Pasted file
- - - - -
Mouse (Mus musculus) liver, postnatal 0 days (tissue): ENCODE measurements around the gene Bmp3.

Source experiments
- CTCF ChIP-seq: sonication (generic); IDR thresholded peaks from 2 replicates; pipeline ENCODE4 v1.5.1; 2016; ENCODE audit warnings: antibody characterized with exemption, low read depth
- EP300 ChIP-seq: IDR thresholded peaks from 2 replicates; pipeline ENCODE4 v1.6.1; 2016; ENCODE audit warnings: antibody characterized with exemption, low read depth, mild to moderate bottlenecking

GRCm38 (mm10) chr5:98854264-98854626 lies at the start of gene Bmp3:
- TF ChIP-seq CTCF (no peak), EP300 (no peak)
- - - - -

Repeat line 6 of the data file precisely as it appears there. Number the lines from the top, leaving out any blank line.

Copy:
- TF ChIP-seq CTCF (no peak), EP300 (no peak)